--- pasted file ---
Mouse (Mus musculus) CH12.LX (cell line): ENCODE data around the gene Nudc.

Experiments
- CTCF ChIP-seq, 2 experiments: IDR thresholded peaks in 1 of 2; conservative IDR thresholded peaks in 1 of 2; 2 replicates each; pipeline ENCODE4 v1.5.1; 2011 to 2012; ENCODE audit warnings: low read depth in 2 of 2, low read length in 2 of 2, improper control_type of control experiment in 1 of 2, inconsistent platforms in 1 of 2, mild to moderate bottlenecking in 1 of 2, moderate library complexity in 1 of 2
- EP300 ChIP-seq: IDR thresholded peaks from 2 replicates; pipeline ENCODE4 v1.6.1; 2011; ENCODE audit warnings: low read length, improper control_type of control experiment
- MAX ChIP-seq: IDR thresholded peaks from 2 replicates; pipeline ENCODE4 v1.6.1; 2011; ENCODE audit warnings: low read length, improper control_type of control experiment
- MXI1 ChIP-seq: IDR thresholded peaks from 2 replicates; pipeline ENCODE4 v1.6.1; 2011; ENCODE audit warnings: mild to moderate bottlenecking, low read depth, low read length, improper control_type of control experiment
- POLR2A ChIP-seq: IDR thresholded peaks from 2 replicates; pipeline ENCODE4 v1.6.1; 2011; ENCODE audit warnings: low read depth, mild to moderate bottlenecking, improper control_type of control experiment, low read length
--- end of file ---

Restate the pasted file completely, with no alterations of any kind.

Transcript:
Mouse (Mus musculus) CH12.LX (cell line): ENCODE data around the gene Nudc.

Experiments
- CTCF ChIP-seq, 2 experiments: IDR thresholded peaks in 1 of 2; conservative IDR thresholded peaks in 1 of 2; 2 replicates each; pipeline ENCODE4 v1.5.1; 2011 to 2012; ENCODE audit warnings: low read depth in 2 of 2, low read length in 2 of 2, improper control_type of control experiment in 1 of 2, inconsistent platforms in 1 of 2, mild to moderate bottlenecking in 1 of 2, moderate library complexity in 1 of 2
- EP300 ChIP-seq: IDR thresholded peaks from 2 replicates; pipeline ENCODE4 v1.6.1; 2011; ENCODE audit warnings: low read length, improper control_type of control experiment
- MAX ChIP-seq: IDR thresholded peaks from 2 replicates; pipeline ENCODE4 v1.6.1; 2011; ENCODE audit warnings: low read length, improper control_type of control experiment
- MXI1 ChIP-seq: IDR thresholded peaks from 2 replicates; pipeline ENCODE4 v1.6.1; 2011; ENCODE audit warnings: mild to moderate bottlenecking, low read depth, low read length, improper control_type of control experiment
- POLR2A ChIP-seq: IDR thresholded peaks from 2 replicates; pipeline ENCODE4 v1.6.1; 2011; ENCODE audit warnings: low read depth, mild to moderate bottlenecking, improper control_type of control experiment, low read length